We take a look at nine myths associated with psoriatic arthritis and debunk them once and for all.
Myth: There is a Cure
Fact: Unfortunately, there is no cure for psoriatic arthritis, a type of chronic inflammatory arthritis. But remission is possible; up to 24 percent of patients in one Rheumatology study achieved remission with the help of anti-TNF, or biologic, drugs. They also remained in remission for a long period after halting therapy.
Myth: You Automatically Have Psoriasis
Fact: While up to 30 percent of people with psoriasis will develop psoriatic arthritis, not everyone who has psoriatic arthritis will have visible psoriasis lesions on their skin, which can make psoriatic arthritis very difficult to diagnose.
Myth: Rheumatoid, Psoriatic and Osteoarthritis are All the Same
Fact: Osteoarthritis is a “wear-and-tear” degenerative joint disease; joint pain increases throughout the day. RA and psoriatic arthritis are both autoimmune diseases, where the immune system attacks the joints; joint pain is often worse in the mornings. Psoriatic arthritis and RA can be difficult to distinguish. Psoriatic arthritis is rarely symmetrical, while RA is. Rheumatologists also test for a rheumatoid factor, which can sometimes help achieve the right diagnosis.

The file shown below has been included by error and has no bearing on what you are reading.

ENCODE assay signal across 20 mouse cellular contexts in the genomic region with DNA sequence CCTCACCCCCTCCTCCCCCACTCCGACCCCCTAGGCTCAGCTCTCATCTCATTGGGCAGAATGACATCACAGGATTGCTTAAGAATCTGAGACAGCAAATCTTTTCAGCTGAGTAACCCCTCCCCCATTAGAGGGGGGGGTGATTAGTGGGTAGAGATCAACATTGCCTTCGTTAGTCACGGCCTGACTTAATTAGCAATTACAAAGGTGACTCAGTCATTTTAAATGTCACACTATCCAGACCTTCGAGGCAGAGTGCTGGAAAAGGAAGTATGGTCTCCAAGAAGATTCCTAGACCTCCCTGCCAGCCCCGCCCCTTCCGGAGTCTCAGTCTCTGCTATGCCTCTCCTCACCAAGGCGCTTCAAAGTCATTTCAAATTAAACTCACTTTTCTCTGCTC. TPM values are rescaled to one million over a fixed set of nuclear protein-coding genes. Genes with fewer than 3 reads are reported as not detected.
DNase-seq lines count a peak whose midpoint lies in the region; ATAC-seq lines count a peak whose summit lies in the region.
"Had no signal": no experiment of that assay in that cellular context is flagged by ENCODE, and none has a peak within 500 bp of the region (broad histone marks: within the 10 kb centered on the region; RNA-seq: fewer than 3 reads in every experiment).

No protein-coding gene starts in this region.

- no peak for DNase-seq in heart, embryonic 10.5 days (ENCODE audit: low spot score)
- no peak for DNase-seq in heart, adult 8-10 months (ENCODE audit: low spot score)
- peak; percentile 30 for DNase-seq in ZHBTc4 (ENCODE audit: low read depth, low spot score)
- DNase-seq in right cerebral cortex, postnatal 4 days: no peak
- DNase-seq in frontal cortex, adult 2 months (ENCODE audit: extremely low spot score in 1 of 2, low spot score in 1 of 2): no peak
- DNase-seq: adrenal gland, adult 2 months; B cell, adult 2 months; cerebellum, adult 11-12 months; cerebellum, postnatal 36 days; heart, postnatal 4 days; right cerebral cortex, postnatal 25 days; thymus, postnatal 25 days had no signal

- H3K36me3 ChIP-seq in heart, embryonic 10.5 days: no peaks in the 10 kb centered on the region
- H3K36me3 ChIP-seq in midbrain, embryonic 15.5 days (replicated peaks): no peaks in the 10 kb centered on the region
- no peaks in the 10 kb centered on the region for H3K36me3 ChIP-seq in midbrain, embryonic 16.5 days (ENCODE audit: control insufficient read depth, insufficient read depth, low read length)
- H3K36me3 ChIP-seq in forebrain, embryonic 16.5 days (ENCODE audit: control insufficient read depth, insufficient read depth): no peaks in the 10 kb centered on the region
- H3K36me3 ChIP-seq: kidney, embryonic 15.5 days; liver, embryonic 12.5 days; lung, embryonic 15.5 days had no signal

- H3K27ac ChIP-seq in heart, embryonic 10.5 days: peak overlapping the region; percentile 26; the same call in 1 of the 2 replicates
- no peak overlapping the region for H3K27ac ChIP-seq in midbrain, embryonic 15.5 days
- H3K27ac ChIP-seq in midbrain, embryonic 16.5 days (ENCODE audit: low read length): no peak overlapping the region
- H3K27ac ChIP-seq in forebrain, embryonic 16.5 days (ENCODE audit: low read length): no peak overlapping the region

Fact: Just because Motrin reduces inflammation doesn’t mean it’s harmless. Prolonged use of non-steroidal anti-inflammatory drugs, or NSAIDs, especially in high doses, increases your risk of stroke, heart attack, ulcers and kidney problems.
Myth: You Only Need to See a Dermatologist
Fact: If you’re experiencing joint pain, you also need to see a rheumatologist who is experienced in treating psoriatic arthritis. It’s important to build a “psoriatic arthritis dream team” as soon as possible, since joint damage can happen early. Once you feel pain, the damage has already begun.
Myth: You'll Need to Have Surgery
Fact: Less than 10 percent of patients with psoriatic arthritis require joint-replacement surgery, according to a 2012 review published in the Journal of the American Academy of Orthopaedic Surgeons.
Myth: You Have to Stop Exercising
Fact: Certain low-impact exercises — think swimming and bike-riding — improve joint flexibility and increase quality of life for patients living with psoriatic arthritis. Exercise also helps you shed pounds, which reduces pressure on the joints. It also gets your heart pumping to reduce cardiovascular risk associated with psoriatic disease.
Myth: Only Medication Will Make It Better
Fact:Exercise, diet, and lifestyle choices all have an effect on psoriatic arthritis. Talk to your doctor about additional ways you can improve your disease.